The final workout (which decides who will win) goes on to focus on deadlift, which you are very good at. (If they had been snatched away, it would have been a totally different situation).

When you win the CrossFit Games after that final workout, it doesn’t mean you haven’t worked hard. But did you also benefit from the luck of the draw? Yes.

Perhaps a more relevant example: You may have met a coach or friend, just as you are ready to make a change, which revolutionizes your way of thinking about nutrition and fitness. And that paves the way for a healthier lifestyle.

In an alternate universe, where you didn’t meet that amazing coach at the right time, it might have taken you much longer to get to where you are today.

The point: don’t discount the “right place, right time” effect.

3 best ways to help your customers

Use all three together or choose the one that works best in a given conversation.

1. Use a limited relationship.

Suppose someone is divorcing and their coach has gone through it too. It might be tempting to offer advice such as:

“I know this is a difficult time for you. My divorce was brutal! But I managed to keep up to date on my diet as I went through mine, so I know you can do it. “

Wow.

There is a better way to use the experiences you have in common with a customer, without making assumptions about their situation.

Is called limited relativity, which helps you relate, while allowing your customer to feel heard and understood.

To master the technique, use this simple two-step formula.

Share your experience: “I know what [fill in the blank] I think “.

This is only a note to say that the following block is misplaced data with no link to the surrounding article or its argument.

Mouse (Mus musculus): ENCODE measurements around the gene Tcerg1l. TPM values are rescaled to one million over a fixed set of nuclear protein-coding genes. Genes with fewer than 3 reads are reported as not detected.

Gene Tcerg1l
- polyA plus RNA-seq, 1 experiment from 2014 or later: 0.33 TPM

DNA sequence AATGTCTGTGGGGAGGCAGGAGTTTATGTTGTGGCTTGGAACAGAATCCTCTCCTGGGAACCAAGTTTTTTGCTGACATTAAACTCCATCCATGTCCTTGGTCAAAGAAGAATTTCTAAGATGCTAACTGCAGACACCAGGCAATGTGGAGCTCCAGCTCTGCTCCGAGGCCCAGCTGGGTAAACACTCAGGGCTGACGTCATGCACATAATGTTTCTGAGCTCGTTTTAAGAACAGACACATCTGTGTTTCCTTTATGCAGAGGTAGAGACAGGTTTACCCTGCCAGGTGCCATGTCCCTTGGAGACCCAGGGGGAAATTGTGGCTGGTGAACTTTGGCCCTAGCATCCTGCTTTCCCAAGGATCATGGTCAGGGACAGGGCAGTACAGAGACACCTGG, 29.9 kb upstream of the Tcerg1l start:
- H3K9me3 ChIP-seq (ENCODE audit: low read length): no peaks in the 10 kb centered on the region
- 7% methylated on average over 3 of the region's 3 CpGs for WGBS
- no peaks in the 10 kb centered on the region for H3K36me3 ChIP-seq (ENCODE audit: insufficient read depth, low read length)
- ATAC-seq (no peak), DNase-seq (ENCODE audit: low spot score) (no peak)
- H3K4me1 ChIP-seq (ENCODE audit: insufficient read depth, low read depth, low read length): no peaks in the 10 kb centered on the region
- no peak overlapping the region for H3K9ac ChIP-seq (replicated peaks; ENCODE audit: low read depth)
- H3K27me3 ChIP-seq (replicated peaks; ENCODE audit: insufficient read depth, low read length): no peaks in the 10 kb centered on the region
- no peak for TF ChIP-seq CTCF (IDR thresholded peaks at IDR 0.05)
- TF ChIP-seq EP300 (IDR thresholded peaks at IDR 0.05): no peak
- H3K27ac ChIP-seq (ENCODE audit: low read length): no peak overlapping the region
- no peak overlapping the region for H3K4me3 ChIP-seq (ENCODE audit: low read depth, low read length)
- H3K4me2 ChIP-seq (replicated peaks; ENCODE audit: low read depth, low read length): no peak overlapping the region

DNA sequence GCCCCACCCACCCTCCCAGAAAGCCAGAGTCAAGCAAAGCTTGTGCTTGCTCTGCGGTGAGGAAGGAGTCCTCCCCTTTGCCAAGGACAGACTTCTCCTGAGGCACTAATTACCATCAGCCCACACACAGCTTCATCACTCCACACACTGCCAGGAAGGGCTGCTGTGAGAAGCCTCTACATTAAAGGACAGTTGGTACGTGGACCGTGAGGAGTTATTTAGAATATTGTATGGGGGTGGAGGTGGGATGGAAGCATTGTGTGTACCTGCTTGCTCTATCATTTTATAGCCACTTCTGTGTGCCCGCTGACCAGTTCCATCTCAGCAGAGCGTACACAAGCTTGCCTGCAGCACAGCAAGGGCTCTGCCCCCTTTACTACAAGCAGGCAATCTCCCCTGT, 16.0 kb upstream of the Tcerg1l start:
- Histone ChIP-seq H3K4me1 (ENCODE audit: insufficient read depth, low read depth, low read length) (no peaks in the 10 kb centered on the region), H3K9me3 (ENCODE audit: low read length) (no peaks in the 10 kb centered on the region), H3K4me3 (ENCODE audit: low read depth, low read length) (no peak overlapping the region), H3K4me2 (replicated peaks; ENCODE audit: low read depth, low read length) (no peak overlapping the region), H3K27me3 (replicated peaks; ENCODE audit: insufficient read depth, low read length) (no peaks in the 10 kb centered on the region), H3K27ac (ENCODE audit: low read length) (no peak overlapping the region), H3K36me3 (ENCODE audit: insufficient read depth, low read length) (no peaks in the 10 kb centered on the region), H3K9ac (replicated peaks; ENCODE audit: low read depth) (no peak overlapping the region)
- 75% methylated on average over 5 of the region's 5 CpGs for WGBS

Be curious about your customer experience by asking an open question: How do you like it? “

Translated into a real-life coaching conversation, you can say something like this:

“It simply came to our notice then. When I had trouble eating bluntly, I felt so helpless and frustrated. Which are you do you feel right now? “

2. Notice and name the bright spot.

This strategy is about taking a moment to appreciate and applaud what your customer has just shared.

You could say:

“You know what? In fact, it takes a pretty amazing self-awareness to identify and recognize that this is a barrier for you right now. How does it feel to understand your situation so firmly?”

Or maybe:

“We can talk about problem solving in a second, but before I do that, I want to pause and tell you that it’s amazing that you pointed this out as a problem. I don’t know if you could have done it six months ago! “

This can be very effective because the customer does not expect to take a break. They are waiting for ways to move forward. Give them a moment to stop, take stock, and reflect on their fantasy before acting.

3. Inspire them with their own achievements.

Let’s say your client is afraid of the idea of ​​closing earlier to sleep more.

Instead of this old “if I can do it, you can do it” tip, try to highlight your past accomplishments. It might look like:

“You know what? In fact, you told me exactly the same thing a couple of months ago about going to the gym. And now you go there regularly! We can talk about specific strategies to make it more feasible to go to bed earlier, but we also remember how far you have arrived ”.

Basically, instead of saying “if I can do it, you can do it,” you say, “if you can do this, you can do the other thing!”

You are showing them that you see their hard work.

And most importantly, because of this hard work, believe in them.

When you use the above strategies with your customers, you will accomplish something that the phrase “If I can do it, you can do it too,” can’t:

You will help them feel heard, seen and valued.

This will go a long way in strengthening your relationship and will ultimately help your customers get better results.

If you are a coach or want to be …

Learning to train clients, patients, friends or family through healthy eating and lifestyle changes, in a way that is personalized to their body, preferences and circumstances, is both an art and a science.

If you want to learn more about both things, keep that in mind Precision nutrition level 1 certification.